To learn how EdProtect makes your job easier, sign up for a free demonstration today.

Student Privacy Pledge Reaches New Milestone

Introduced by The Future of Privacy Forum (FPF) and The Software & Information Industry Assocation (SIIA), the Student Privacy Pledgedesigned to safeguard student privacy regarding the collection, maintenance, and use of student personal information, has reached a new milestone - over 200 signatories. 

Endorsed by President Obama, the National PTA, and the National School Boards Association, the Pledge is a list of commitments school service providers have made to affirm K-12 student data is maintained in a secure, private and responsible framework.  

The Student Privacy Pledge will hold school service providers accountable to:
  • Not sell student information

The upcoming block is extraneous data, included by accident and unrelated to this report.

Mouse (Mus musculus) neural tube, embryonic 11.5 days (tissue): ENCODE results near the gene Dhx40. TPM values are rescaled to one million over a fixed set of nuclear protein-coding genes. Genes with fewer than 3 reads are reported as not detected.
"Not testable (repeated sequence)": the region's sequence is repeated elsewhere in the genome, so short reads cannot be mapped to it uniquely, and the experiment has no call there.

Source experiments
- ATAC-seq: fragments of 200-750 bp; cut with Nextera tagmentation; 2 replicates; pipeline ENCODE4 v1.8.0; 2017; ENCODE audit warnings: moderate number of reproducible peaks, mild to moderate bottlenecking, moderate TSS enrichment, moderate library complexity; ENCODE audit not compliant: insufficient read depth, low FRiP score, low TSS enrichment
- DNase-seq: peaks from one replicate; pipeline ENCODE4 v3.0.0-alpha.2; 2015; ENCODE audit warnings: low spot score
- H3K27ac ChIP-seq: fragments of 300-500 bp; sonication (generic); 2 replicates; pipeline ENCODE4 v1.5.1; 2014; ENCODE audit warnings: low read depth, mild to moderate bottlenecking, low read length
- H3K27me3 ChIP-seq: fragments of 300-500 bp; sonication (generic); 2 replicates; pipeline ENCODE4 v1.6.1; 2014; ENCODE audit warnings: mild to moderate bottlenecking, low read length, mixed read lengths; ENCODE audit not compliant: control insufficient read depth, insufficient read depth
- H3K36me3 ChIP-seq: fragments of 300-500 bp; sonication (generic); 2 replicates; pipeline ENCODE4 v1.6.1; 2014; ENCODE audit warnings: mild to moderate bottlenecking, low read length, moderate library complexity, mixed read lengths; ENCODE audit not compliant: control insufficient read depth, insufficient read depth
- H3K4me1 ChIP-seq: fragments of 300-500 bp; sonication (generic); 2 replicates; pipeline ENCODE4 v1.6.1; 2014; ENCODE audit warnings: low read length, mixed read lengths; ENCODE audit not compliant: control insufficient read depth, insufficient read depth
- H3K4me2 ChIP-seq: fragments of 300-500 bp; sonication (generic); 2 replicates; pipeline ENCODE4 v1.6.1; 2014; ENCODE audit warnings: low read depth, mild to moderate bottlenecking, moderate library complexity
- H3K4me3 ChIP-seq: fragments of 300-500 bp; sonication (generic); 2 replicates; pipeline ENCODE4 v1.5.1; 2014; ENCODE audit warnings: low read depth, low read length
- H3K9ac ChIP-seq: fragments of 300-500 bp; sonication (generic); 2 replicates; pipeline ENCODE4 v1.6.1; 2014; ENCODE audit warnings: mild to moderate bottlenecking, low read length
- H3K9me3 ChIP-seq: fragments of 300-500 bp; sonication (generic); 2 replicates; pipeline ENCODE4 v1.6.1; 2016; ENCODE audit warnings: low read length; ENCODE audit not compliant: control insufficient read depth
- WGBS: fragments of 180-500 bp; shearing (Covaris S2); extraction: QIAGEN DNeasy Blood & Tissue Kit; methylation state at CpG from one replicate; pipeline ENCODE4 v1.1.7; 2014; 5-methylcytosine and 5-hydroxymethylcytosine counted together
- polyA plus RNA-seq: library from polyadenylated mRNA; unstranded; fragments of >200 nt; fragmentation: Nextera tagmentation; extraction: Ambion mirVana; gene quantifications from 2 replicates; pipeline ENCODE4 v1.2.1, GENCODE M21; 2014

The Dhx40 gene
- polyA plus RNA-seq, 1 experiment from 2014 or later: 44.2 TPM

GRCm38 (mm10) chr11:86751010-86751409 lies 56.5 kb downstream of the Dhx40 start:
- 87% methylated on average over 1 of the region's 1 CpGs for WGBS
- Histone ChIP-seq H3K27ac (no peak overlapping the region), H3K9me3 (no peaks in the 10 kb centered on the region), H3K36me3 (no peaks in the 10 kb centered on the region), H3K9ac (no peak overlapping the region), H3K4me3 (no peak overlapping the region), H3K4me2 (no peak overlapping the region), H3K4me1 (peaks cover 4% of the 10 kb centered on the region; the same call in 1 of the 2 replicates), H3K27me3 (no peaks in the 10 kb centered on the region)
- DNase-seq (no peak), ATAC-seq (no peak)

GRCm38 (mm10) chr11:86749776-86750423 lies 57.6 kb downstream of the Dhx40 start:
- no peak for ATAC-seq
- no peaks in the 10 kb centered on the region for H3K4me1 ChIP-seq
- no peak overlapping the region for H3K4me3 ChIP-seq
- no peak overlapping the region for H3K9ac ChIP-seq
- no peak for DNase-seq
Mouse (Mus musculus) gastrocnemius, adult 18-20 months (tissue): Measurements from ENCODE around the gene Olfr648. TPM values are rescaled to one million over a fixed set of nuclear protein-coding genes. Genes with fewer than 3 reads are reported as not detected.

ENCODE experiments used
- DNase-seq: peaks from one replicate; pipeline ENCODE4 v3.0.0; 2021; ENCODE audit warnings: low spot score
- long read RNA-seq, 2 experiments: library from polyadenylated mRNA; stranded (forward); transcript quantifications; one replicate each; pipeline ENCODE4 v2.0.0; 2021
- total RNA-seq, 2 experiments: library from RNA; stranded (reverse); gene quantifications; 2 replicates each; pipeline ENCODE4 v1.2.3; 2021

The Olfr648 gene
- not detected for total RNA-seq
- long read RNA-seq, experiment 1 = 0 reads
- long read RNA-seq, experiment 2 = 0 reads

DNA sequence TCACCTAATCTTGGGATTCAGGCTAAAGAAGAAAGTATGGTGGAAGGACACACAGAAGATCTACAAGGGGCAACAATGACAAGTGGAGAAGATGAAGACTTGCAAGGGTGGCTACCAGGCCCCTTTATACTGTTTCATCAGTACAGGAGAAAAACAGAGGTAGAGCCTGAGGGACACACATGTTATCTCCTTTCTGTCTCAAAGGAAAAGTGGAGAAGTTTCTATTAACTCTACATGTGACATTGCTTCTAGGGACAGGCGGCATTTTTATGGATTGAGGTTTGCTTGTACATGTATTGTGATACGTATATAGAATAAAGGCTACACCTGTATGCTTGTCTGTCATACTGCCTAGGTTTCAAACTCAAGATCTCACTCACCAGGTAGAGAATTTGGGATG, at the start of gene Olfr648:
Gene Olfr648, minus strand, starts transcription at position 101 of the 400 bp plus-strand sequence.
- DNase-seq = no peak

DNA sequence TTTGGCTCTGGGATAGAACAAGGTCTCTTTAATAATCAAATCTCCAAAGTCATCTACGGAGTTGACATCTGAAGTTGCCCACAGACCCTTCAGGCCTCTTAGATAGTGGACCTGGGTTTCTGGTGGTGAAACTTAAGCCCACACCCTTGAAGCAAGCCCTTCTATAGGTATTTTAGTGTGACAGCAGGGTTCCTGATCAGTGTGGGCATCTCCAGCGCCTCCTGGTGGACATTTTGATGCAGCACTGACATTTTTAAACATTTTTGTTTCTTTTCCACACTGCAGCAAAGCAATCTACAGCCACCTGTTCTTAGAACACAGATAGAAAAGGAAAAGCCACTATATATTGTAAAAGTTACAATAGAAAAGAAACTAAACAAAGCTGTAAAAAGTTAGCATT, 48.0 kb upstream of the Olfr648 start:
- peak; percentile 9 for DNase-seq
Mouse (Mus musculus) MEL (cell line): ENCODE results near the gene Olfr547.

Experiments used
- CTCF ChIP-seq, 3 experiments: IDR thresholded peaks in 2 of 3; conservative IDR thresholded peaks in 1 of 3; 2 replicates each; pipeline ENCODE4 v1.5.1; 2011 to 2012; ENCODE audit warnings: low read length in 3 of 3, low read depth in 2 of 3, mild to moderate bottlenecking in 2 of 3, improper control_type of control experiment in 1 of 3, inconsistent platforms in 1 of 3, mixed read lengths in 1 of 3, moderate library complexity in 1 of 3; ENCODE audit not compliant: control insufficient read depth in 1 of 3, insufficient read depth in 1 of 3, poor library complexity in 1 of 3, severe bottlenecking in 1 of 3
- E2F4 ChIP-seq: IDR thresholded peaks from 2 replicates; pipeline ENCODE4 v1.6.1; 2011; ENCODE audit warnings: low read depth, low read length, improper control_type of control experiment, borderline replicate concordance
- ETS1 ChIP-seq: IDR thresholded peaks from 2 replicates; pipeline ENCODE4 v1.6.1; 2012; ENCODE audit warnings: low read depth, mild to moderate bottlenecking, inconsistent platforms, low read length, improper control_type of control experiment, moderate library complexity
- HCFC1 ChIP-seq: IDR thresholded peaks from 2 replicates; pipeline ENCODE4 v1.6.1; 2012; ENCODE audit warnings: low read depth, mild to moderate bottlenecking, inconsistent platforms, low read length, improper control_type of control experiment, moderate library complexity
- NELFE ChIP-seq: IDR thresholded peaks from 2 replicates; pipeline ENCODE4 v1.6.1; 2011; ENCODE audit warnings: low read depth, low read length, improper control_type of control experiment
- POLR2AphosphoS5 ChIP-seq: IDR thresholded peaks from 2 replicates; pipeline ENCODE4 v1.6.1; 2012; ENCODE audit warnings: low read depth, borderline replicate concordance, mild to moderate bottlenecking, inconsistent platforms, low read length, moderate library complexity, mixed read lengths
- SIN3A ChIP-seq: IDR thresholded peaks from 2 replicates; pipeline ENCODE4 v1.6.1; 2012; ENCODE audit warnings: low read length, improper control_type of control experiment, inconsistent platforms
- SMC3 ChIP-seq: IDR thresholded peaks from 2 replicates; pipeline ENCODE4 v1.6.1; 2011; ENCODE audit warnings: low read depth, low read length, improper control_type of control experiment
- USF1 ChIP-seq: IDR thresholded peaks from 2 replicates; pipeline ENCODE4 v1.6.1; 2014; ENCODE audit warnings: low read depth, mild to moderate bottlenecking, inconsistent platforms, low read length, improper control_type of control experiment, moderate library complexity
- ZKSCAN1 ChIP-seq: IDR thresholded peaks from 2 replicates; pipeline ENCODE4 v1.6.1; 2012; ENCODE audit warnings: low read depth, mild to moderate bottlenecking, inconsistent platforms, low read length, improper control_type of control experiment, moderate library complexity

• Not behaviorally target advertising
  • Use data for authorized education purposes only
  • Not change privacy policies without notice and choice
  • Enforce strict limits on data retention
  • Support parental access to, and correction of errors in, their children's information
  • Profide comprehensive security standards
  • Be transparent about collection and use of data
It further states the critical importance of effectively communicating with parents, teachers and education officials about how student information is used and safeguarded. 

We, at Education Framework, signed the Student Privacy Pledge just after it was initally introduced in October 2014. We appreciate the efforts of both FPF and SIIA for bringing attention to a critical and time-sensitive issue, and encourage all school service providers to take the necessary steps to ensure student data is safe. We are especially thankful to all our fellow signatories for making the ethical & cognitive decision to proactively protect student data. 

For more information on how to support the Pledge, please visit: www.studentprivacypledge.org.